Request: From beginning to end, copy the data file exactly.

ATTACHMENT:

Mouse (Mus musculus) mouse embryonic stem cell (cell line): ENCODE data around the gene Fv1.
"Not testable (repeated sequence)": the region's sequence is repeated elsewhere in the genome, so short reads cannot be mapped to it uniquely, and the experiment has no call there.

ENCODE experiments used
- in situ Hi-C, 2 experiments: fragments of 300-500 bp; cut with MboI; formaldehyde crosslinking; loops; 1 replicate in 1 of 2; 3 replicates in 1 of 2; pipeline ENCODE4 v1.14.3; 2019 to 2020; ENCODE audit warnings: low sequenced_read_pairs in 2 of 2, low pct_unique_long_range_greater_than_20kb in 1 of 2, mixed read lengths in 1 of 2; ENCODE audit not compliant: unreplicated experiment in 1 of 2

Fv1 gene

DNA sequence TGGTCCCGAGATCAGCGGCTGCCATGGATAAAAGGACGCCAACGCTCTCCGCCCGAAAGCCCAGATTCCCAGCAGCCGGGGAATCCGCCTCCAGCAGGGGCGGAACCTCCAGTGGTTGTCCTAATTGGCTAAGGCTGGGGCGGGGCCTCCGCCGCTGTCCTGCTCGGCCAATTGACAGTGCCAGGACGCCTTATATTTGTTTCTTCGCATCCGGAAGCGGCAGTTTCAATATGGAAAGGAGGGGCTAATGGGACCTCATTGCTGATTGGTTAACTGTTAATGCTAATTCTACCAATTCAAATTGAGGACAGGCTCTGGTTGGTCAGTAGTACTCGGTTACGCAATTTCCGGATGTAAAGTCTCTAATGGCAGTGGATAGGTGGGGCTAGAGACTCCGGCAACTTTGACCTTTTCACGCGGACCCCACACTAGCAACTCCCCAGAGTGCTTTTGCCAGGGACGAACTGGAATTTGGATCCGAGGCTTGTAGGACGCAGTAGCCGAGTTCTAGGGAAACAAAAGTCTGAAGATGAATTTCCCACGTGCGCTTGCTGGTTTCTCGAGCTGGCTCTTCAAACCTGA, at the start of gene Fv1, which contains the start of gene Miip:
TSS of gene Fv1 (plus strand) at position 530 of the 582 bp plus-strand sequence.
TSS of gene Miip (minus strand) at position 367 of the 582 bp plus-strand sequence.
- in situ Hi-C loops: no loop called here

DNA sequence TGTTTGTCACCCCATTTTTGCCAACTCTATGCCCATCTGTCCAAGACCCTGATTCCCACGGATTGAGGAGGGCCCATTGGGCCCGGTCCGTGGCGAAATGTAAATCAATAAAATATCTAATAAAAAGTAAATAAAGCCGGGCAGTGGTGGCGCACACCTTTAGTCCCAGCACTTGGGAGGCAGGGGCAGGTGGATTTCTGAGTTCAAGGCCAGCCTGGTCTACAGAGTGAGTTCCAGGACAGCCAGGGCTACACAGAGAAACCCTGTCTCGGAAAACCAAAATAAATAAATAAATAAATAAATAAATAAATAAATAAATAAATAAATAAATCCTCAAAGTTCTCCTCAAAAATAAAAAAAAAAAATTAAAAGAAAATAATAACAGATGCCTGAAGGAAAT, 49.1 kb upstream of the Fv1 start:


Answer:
Mouse (Mus musculus) mouse embryonic stem cell (cell line): ENCODE data around the gene Fv1.
"Not testable (repeated sequence)": the region's sequence is repeated elsewhere in the genome, so short reads cannot be mapped to it uniquely, and the experiment has no call there.

ENCODE experiments used
- in situ Hi-C, 2 experiments: fragments of 300-500 bp; cut with MboI; formaldehyde crosslinking; loops; 1 replicate in 1 of 2; 3 replicates in 1 of 2; pipeline ENCODE4 v1.14.3; 2019 to 2020; ENCODE audit warnings: low sequenced_read_pairs in 2 of 2, low pct_unique_long_range_greater_than_20kb in 1 of 2, mixed read lengths in 1 of 2; ENCODE audit not compliant: unreplicated experiment in 1 of 2

Fv1 gene

DNA sequence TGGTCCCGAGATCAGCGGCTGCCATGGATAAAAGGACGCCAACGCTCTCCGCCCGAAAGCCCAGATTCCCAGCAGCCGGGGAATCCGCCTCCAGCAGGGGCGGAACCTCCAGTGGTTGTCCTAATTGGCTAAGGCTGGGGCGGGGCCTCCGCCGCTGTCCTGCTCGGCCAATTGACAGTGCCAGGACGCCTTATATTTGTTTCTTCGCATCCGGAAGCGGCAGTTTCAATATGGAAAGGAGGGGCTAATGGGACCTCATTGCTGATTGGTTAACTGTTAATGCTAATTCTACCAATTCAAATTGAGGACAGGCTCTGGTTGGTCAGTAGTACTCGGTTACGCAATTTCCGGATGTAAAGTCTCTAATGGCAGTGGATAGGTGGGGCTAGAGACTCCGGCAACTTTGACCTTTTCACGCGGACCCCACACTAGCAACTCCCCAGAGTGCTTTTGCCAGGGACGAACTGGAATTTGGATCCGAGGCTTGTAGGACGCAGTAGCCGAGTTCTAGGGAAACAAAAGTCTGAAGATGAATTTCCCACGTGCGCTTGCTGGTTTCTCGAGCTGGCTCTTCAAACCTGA, at the start of gene Fv1, which contains the start of gene Miip:
TSS of gene Fv1 (plus strand) at position 530 of the 582 bp plus-strand sequence.
TSS of gene Miip (minus strand) at position 367 of the 582 bp plus-strand sequence.
- in situ Hi-C loops: no loop called here

DNA sequence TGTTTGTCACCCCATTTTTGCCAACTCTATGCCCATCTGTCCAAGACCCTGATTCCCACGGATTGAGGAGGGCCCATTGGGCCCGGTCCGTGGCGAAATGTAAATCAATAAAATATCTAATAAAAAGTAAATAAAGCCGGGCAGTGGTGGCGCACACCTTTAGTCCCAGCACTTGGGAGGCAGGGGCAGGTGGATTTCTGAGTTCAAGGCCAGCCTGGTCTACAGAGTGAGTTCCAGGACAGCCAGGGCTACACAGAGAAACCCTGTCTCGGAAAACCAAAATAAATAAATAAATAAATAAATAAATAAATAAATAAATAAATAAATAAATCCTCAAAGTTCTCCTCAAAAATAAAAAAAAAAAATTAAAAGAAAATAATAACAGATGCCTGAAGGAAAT, 49.1 kb upstream of the Fv1 start: